My favorite tools were the cards to provide visual cues for the child. Cards are provided that say wait, help, my turn, your turn, and break. These cards are available to the child so they can learn to wait their turn in the game or ask for help if they need assistance. If they need a break and want to walk around and come back to the game, they can turn in or point to the “break” card.
These cards limited tantrums due to frustration and assisted Broden in communicating his wants and needs while we played the game. Due to these cards, we were playing longer and he knew he had choices. Broden knew he could take a break when he needed, but he knew when he had to wait too.
After using the tools and then having my son’s BCBA look through the product, it was evident that there is a need for these tools and children benefit from them. I would like to see videos on the toolbox.com showing parents working with children. Many parents do not know how to play with their children and I think it would be very beneficial to show videos of parents or teachers working with the kids using the tools.
How do they use the cards while playing the game? When did they use the break card? Did they just point to the card or do they actually give the card to the child? Discuss the many ways the teacher or parent can use the cards, whether the child is verbal or nonverbal.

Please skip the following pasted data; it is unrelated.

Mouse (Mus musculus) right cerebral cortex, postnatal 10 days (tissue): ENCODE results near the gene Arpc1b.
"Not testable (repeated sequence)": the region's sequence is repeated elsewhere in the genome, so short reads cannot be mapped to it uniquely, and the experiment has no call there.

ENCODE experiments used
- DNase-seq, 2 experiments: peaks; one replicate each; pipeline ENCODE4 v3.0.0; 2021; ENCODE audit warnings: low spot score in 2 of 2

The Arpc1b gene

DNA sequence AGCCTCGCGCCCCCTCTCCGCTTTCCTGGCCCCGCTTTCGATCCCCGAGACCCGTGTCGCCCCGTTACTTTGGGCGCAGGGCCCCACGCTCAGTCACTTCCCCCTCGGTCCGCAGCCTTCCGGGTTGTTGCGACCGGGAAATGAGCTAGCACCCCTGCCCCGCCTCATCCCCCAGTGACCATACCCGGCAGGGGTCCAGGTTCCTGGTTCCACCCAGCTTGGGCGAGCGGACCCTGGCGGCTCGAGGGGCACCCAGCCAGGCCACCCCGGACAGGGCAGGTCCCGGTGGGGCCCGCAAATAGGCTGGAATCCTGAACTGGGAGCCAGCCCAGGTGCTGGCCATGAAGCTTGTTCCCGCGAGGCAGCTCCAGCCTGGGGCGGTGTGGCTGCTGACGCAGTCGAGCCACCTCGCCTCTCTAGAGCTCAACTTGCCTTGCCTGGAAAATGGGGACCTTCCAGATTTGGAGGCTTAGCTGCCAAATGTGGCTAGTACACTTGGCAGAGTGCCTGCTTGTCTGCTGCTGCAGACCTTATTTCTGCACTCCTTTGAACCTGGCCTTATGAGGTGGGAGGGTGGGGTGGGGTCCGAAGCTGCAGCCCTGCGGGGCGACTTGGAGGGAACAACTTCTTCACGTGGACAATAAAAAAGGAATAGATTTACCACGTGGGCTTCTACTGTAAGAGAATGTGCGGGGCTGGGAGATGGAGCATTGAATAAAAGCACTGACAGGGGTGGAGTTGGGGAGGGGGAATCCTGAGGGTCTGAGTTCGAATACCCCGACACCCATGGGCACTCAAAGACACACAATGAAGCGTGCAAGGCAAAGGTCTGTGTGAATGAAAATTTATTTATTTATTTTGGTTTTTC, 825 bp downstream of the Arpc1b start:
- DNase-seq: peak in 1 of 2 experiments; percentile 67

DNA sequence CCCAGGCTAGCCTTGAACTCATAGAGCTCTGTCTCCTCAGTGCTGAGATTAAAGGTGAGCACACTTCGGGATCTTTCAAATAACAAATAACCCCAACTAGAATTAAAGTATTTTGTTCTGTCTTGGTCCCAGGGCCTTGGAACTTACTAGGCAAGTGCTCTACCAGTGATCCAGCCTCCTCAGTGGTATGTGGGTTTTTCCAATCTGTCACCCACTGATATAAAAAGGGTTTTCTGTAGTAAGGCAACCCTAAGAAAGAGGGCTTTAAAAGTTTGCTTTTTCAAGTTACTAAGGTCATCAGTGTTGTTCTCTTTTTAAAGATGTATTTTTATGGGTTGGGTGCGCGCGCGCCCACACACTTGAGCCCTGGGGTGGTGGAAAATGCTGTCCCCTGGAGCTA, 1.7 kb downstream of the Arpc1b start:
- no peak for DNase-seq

The cards were on 8X10 sheets of paper. In order to get the maximum usage of the tools, I needed to cut them out and ask Broden’s clinic to laminate them for me. I think it would be beneficial if the cards were already laminated to prevent the cards from tearing or getting mutilated due to high usage.
I really enjoyed the concept of three levels of play. Reading through the guides, it shows parents that spinning the spinner and sliding a piece down the slide on the board can be fun for the child. The three stapled handouts were difficult to sift through at times. The guide would be most helpful if it was in a spiral notebook with tabs labeling each level. If the parent or teacher is engaging the child, and they have to shift back and forth while using the tools, a spiral notebook would be easier for them.
The days of dodging the game aisle in the toy section are over. Due to the collaboration of the Autism Project and Hasbro, children will be able to reap the benefits of ToyBox Tools and be one step closer to sitting with their peers while enjoying a game of Candyland or Connect 4. The tools are being created because our kids can learn with the right support and will be able to thrive and truly enjoy the benefits of play.
Accolades to groups such as these for showing parents, teachers, caregivers, and most of all, our children with developmental disabilities that anything is possible. Even finishing a game of Chutes and Ladders.•
PUZZLES & CAMO
Shelley Huhtanen is an Army wife with two children, one with autism, whose husband is currently stationed at Fort Hood, TX. She is an autism advocate and currently the parent liaison for the Academy for Exceptional Learners.